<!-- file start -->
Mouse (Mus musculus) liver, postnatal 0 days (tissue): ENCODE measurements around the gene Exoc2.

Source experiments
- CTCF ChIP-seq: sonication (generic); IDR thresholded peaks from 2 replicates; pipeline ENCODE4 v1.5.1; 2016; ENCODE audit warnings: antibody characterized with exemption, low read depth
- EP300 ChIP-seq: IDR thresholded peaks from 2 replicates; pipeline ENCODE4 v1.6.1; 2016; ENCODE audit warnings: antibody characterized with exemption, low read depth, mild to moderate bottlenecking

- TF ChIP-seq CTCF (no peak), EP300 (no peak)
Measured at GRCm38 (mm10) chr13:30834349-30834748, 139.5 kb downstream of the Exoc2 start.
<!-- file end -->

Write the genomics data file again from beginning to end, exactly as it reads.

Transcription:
Mouse (Mus musculus) liver, postnatal 0 days (tissue): ENCODE measurements around the gene Exoc2.

Source experiments
- CTCF ChIP-seq: sonication (generic); IDR thresholded peaks from 2 replicates; pipeline ENCODE4 v1.5.1; 2016; ENCODE audit warnings: antibody characterized with exemption, low read depth
- EP300 ChIP-seq: IDR thresholded peaks from 2 replicates; pipeline ENCODE4 v1.6.1; 2016; ENCODE audit warnings: antibody characterized with exemption, low read depth, mild to moderate bottlenecking

- TF ChIP-seq CTCF (no peak), EP300 (no peak)
Measured at GRCm38 (mm10) chr13:30834349-30834748, 139.5 kb downstream of the Exoc2 start.